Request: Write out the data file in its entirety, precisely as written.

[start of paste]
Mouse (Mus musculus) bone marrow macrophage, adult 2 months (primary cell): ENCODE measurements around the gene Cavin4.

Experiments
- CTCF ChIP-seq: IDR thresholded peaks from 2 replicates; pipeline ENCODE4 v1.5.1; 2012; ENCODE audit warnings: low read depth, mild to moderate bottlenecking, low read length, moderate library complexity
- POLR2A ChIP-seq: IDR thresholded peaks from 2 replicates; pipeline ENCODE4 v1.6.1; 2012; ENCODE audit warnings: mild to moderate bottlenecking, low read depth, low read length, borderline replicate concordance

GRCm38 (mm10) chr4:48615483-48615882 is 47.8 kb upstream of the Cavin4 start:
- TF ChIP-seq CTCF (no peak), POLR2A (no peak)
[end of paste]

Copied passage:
Mouse (Mus musculus) bone marrow macrophage, adult 2 months (primary cell): ENCODE measurements around the gene Cavin4.

Experiments
- CTCF ChIP-seq: IDR thresholded peaks from 2 replicates; pipeline ENCODE4 v1.5.1; 2012; ENCODE audit warnings: low read depth, mild to moderate bottlenecking, low read length, moderate library complexity
- POLR2A ChIP-seq: IDR thresholded peaks from 2 replicates; pipeline ENCODE4 v1.6.1; 2012; ENCODE audit warnings: mild to moderate bottlenecking, low read depth, low read length, borderline replicate concordance

GRCm38 (mm10) chr4:48615483-48615882 is 47.8 kb upstream of the Cavin4 start:
- TF ChIP-seq CTCF (no peak), POLR2A (no peak)